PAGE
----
The dissappearing 'future' of city

The dissappearing 'future' of city

Missing Children

Children regularly going missing in the city is not just alarming and criminal “but actually it is a very systemic and coordinated crime and nobody is concerned about it.

Not a single political party expresses their views on the issues of missing children but they love to talk about development,” reads the latest report of CRY (Child Rights and You) an organisation well known for working for child rights. 

There are many revelations in the report which relies heavily on the data obtained from all 11 districts of Delhi through Right to Information queries by Nav Srishti, a Non-Governmental Organisation, that works for the rights of women and children.

The numbers project a grim picture of Delhi suggesting that 6,494 children went missing in the year of 2013 alone, of which only 5,084 were fortunate enough to be found. The same report goes on to claim that 40 per cent of sex-workers in India are children.

“The data mentioned in our report was provided by the government authorities, so there is no doubting that. But we believe that the number of untraceable children is much higher. If a child is missing for more than 48 hours, it is very difficult to find him or her. In some cases these children were abducted and sent abroad,” said Jaya Singh, AGN Development Support, CRY (Child Rights and You).

Child rights activists based in Delhi and beyond often claim that there exists organised syndicates whose primary duty constitutes abducting children. These children are then put through terrible activities which include child labour, forced begging, pornography and even prostitution.

Mohamad Farooq is a member of Ride4Cause organisation which conducts bike rides to make people aware of the unwarranted abduction of children. He claimed that children abducted from Delhi are sent to other parts of India to get recruited as beggars and then transported to metropolitan cities after a two-year period. Jaya Singh however added that the abductors have in fact no boundaries to limit their ‘activities’ and claimed trafficking is rampant across India.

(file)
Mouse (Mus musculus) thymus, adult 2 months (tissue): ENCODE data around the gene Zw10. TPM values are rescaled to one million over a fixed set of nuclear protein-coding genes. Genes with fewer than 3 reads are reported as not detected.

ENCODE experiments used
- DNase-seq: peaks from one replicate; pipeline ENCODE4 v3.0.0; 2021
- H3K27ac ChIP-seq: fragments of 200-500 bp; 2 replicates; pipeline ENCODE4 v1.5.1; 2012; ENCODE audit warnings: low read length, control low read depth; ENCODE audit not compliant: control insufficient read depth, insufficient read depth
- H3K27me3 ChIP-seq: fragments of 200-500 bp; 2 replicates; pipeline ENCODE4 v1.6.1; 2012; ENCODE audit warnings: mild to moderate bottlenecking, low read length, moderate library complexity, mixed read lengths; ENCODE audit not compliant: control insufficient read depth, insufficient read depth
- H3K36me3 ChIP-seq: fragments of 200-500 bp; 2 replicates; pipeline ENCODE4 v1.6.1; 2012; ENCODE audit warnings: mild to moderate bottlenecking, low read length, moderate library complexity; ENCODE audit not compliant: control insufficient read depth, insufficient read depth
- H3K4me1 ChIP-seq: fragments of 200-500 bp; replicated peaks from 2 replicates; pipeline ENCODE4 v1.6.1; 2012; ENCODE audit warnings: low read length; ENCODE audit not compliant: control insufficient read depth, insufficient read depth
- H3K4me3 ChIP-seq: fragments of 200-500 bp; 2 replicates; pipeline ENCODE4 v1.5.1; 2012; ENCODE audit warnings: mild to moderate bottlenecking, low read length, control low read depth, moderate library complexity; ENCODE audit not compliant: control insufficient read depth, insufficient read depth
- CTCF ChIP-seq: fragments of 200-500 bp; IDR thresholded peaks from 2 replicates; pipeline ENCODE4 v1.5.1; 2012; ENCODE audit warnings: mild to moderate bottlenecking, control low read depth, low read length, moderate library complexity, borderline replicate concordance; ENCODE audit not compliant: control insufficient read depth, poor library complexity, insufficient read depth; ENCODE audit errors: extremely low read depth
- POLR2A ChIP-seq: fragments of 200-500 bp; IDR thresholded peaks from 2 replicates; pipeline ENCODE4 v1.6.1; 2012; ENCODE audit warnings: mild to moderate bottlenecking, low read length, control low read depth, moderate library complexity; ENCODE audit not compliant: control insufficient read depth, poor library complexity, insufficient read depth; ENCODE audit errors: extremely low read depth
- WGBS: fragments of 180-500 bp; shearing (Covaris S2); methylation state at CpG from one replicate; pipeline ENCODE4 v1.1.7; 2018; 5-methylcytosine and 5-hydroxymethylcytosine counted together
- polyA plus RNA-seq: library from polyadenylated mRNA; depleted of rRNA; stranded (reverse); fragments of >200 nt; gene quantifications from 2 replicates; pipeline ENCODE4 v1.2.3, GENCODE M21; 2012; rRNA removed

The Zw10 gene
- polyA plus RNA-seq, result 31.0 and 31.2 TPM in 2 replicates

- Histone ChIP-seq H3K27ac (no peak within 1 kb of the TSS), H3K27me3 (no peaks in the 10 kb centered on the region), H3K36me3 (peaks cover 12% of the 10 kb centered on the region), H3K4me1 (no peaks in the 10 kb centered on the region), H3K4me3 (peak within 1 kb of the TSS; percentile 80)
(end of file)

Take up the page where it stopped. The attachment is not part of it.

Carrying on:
“We had a case wherein a teenage girl was sent to Dubai but she managed to escape mid-way. What is more worrying is that the children who manage to escape or are rescued by Delhi police; in their testimonies inform about many more children who weren’t as lucky as them. Yet there is no plan of action to actually investigate the abductors even after such harrowing testimonies,” Singh added. When contacted, two senior most officers of the Crime Branch refused to comment on the subject.

“Often police advises us to be vigilant which is true but what about the preventive mechanism that should be in place. This only points out to the reluctance of police to counter such activities,” Singh further said.

The Delhi High Court in 2013 issued notices to the Ministry of Home Affairs and the Ministry of Women and Child Development seeking their response on the increasing cases of child kidnapping and trafficking.

The court's directions had come while hearing a case of a three-year old boy, who went missing in May 2012. Notices were also issued to Delhi Police along with Department of Social Welfare and Delhi Commission for Protection of Child Rights. In its submission, the police claimed that the investigations ruled out the possibility of any organised gang in these cases.

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